Stingless Bees Must Kill Thousands of Selfish Wannabee Queens
Imagine that one out of every five Melipona beecheii stingless bee larvae develops as a queen, even though their colony only accepts one queen at a time. Worker bee guards must execute all the rest of them, and that means 20% of the hive must be exterminated by its own worker guards.
As it turns out, some stingless bees seem to be equipped to choose whether they will be a worker bee or a queen bee. They must meet their end in the strong jaws of workers that attack them within seconds after they emerge from their cells.
For a while scientists suspected that this was a clever evolutionary strategy by nature, to overproduce sufficient queens in case of colony disasters or for the ability to take over other colonies. Instead, it appears that just pure selfishness is the motivating factor. Solitary larvae choose to be queens, to the detriment of the entire colony, according to Ricardo Caliari Oliveira at KU Leuven in Belgium.
Oliveira explained that although people think evolution is in play, this is a case where the bees are making the best of a bad situation for themselves. The cost to the colony in terms of resources is excessive, when you consider that it takes a lot of resources to produce new individuals, and then these errant queens must be killed, and the resources wasted.
This unrelated 4:56-minute video by Storyhunter shows a women's collective in the Yucatan, Mexico, that cares for Melipona beecheii bees:
It is common practice in most bee colonies, including the approximately 500 stingless bee species, for workers to choose one larva to become the only queen in the hive by placing it in a larger cell and feeding it a special diet. In the case of the Melipona genus, all larvae live in same-sized cells and receive the same food.
Researchers reported in 2010 that geraniol, a chemical, was being fed to the future queens by Melipona beecheii workers. Caliari Oliveira and his colleagues considered whether so many queens were chosen to spread DNA from the colony into other hives through parasitism. For further investigation, they took genetic samples of workers and queens from 25 free-range M. beecheii colonies around the Autonomous University of Yucatan in Mexico to the lab and fed higher doses of geraniol or saline to over 600 larvae.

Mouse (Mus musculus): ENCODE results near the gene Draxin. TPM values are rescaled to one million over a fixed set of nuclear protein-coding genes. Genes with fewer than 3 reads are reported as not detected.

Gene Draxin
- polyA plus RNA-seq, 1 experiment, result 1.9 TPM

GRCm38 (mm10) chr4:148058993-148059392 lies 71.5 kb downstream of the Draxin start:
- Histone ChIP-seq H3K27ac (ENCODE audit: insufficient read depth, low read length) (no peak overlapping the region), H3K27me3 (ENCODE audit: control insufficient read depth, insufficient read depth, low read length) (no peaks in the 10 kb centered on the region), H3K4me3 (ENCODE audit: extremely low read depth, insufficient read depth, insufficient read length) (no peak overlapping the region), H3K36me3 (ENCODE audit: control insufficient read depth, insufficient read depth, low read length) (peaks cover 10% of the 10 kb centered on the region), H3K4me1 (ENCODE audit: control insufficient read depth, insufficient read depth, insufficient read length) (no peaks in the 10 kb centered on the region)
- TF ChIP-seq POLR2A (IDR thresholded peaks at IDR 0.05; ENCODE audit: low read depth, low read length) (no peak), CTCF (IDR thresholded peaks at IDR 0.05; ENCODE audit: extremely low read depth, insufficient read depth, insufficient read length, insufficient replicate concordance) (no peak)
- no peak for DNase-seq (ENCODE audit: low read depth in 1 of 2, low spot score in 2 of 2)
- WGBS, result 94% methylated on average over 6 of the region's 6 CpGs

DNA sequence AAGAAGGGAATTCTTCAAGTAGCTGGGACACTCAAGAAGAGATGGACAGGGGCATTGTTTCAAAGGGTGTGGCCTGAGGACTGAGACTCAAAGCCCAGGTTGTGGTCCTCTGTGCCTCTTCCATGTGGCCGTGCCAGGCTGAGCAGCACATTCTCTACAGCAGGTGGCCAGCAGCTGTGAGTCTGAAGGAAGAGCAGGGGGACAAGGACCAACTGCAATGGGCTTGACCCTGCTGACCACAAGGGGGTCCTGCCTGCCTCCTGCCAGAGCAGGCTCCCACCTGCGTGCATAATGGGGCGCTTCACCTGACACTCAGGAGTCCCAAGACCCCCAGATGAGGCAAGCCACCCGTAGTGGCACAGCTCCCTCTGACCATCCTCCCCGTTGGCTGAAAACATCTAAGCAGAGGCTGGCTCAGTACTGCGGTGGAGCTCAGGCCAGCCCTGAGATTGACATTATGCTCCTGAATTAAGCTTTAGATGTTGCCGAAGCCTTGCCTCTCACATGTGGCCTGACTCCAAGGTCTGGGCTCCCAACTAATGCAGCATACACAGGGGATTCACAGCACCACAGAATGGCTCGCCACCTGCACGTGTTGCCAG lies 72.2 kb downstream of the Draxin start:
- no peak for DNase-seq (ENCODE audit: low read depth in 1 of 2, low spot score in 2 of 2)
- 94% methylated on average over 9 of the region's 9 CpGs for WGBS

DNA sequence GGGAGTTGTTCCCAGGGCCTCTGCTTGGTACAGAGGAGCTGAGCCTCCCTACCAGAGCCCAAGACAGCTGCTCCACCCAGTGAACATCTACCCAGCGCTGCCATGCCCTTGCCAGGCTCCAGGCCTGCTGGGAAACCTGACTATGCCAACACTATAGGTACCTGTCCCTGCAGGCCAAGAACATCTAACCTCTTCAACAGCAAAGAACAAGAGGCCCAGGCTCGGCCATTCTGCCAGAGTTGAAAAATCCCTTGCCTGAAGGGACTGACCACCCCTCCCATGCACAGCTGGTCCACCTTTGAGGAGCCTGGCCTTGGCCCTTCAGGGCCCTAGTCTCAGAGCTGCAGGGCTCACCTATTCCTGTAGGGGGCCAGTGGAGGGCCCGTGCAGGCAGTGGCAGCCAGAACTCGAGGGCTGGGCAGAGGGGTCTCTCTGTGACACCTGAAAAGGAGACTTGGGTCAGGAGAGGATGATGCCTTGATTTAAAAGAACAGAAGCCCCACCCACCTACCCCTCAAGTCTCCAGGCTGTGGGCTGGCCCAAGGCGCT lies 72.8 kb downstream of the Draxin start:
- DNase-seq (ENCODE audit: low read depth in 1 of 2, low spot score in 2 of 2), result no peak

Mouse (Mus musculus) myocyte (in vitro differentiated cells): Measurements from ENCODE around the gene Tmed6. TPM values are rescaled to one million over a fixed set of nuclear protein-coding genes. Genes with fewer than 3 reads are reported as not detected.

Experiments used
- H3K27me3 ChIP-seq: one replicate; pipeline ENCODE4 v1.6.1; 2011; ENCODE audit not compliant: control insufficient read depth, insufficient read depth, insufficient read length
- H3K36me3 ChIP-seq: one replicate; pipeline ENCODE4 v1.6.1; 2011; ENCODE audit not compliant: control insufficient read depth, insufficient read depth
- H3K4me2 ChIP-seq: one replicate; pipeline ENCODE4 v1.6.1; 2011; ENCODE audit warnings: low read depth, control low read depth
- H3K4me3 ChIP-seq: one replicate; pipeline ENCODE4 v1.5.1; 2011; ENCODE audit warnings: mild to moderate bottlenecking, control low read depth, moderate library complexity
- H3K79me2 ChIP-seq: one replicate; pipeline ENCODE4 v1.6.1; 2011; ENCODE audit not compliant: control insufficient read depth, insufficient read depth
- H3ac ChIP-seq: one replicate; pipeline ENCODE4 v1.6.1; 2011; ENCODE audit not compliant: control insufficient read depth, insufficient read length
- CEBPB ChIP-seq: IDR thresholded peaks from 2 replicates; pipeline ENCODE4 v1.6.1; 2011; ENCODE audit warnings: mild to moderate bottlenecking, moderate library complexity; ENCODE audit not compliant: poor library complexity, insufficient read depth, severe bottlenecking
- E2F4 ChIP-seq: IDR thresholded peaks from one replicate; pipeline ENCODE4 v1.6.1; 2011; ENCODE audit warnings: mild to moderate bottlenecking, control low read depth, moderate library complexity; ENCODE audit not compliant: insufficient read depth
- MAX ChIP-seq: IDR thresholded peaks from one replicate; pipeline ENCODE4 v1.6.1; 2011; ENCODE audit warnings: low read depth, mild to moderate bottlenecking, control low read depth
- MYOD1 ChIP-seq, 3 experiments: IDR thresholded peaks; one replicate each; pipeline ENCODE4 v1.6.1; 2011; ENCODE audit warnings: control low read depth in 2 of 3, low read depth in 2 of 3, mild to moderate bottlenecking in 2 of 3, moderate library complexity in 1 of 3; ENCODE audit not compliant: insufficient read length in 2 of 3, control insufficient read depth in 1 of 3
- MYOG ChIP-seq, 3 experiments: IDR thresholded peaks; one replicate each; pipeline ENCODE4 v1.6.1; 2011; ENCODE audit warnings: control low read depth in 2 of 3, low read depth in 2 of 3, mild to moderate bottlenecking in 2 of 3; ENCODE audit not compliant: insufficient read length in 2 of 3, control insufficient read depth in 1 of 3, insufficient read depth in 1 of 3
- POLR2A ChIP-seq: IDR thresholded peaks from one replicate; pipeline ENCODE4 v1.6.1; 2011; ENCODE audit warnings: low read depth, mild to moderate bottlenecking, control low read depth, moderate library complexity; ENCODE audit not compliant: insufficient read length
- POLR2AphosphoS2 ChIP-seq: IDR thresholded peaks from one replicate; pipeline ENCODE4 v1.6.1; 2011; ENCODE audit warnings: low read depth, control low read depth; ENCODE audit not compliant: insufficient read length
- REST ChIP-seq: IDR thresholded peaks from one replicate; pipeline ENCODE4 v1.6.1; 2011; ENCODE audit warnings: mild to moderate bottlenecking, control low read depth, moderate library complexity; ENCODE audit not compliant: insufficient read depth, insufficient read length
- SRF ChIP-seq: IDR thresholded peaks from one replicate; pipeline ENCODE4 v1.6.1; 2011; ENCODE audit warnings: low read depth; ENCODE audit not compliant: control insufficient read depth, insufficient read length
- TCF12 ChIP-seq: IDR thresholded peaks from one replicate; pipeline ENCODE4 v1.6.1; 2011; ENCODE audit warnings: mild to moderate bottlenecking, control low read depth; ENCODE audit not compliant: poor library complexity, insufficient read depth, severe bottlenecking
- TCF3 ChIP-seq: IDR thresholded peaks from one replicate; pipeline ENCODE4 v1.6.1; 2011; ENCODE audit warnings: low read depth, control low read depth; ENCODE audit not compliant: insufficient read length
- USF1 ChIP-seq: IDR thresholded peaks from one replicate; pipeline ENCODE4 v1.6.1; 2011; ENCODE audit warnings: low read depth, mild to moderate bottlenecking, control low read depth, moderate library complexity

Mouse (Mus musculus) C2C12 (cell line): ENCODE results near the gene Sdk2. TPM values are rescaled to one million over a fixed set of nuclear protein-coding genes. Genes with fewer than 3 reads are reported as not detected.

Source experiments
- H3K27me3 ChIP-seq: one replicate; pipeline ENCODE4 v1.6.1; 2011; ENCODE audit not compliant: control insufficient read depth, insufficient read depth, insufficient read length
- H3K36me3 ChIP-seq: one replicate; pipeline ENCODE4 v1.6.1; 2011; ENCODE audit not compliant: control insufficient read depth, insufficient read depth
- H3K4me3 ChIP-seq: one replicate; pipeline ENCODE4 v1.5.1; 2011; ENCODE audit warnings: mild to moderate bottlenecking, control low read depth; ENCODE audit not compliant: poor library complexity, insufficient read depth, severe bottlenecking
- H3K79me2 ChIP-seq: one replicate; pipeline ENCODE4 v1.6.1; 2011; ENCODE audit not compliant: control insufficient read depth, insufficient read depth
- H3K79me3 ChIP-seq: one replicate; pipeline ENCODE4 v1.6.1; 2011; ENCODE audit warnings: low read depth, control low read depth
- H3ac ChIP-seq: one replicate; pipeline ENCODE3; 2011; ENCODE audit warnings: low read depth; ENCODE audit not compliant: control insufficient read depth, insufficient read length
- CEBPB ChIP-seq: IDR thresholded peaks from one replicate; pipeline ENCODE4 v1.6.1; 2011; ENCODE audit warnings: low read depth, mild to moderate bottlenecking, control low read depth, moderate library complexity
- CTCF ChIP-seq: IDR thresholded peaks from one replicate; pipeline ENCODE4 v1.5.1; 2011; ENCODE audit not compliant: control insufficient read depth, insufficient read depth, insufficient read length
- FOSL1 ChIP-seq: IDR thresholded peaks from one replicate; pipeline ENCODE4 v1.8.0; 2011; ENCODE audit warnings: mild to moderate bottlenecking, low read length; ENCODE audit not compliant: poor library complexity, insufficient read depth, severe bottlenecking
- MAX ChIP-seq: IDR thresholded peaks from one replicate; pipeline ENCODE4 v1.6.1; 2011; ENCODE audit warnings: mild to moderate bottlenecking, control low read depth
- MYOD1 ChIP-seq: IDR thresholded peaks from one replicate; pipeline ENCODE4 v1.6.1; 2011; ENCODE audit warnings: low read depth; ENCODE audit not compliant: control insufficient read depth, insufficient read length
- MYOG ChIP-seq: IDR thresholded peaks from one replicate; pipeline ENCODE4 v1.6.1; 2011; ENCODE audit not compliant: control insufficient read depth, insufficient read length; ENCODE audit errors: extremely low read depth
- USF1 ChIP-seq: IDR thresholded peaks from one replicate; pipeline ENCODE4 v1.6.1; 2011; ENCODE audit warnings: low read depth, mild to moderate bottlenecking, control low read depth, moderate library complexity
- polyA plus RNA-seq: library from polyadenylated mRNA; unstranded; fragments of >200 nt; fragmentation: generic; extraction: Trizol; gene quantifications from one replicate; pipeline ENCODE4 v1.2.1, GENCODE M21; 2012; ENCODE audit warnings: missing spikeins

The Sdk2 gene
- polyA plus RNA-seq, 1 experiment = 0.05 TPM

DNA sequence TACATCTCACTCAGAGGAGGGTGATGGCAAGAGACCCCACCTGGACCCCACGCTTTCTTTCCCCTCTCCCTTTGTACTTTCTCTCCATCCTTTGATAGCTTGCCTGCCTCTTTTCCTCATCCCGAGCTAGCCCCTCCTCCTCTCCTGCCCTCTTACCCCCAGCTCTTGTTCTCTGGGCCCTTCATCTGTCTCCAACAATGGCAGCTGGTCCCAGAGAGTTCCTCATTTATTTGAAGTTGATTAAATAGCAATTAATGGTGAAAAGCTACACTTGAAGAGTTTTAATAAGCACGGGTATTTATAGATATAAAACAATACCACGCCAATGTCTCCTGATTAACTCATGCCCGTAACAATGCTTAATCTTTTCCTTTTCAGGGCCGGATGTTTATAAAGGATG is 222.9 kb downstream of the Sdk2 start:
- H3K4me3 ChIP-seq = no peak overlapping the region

The surprising result was that extra geraniol did not affect the larvae development, and this meant the worker bees were not controlling or influencing queen production. Genetic sequencing showed that the DNA of each hive was 100% consistent. There was no parasitism even though two other Melipona bee species are known to invade other nests according to Caliari Oliveira.
He observes that in M. beecheii colonies, virgin queens are running around the hives in desperate attempts to evade the worker guards. If survivors try to enter a different hive, they are killed by that colony’s guards. It is a tragedy, as by becoming queens, they seal their own doom.
Although the study eliminates one potential explanation surrounding this Melipona bee controversy, according to Christoph Grueter at the University of Bristol, UK, it doesn’t address how the larvae ‘decide’ to become queens. Grueter finds this one of the biggest puzzles in biology.
It may be genes, a combination of genes, an interaction between genetic elements and certain nutritional factors, or something else entirely. It is an unknown situation.
Although scientists use terminology that sounds like the larvae choose to become a queen or of being selfish, they do emphasize that it is unlikely there is a conscious desire in the individual larvae. It is more likely that they are biologically driven preferences. As Grueter clarifies, there is a genetic selfishness, but that does not mean that the individuals have any sorts of thoughts about it.
To view the article that inspired this post and see the image of a worker bee killing a selfish wannabee queen, click here.
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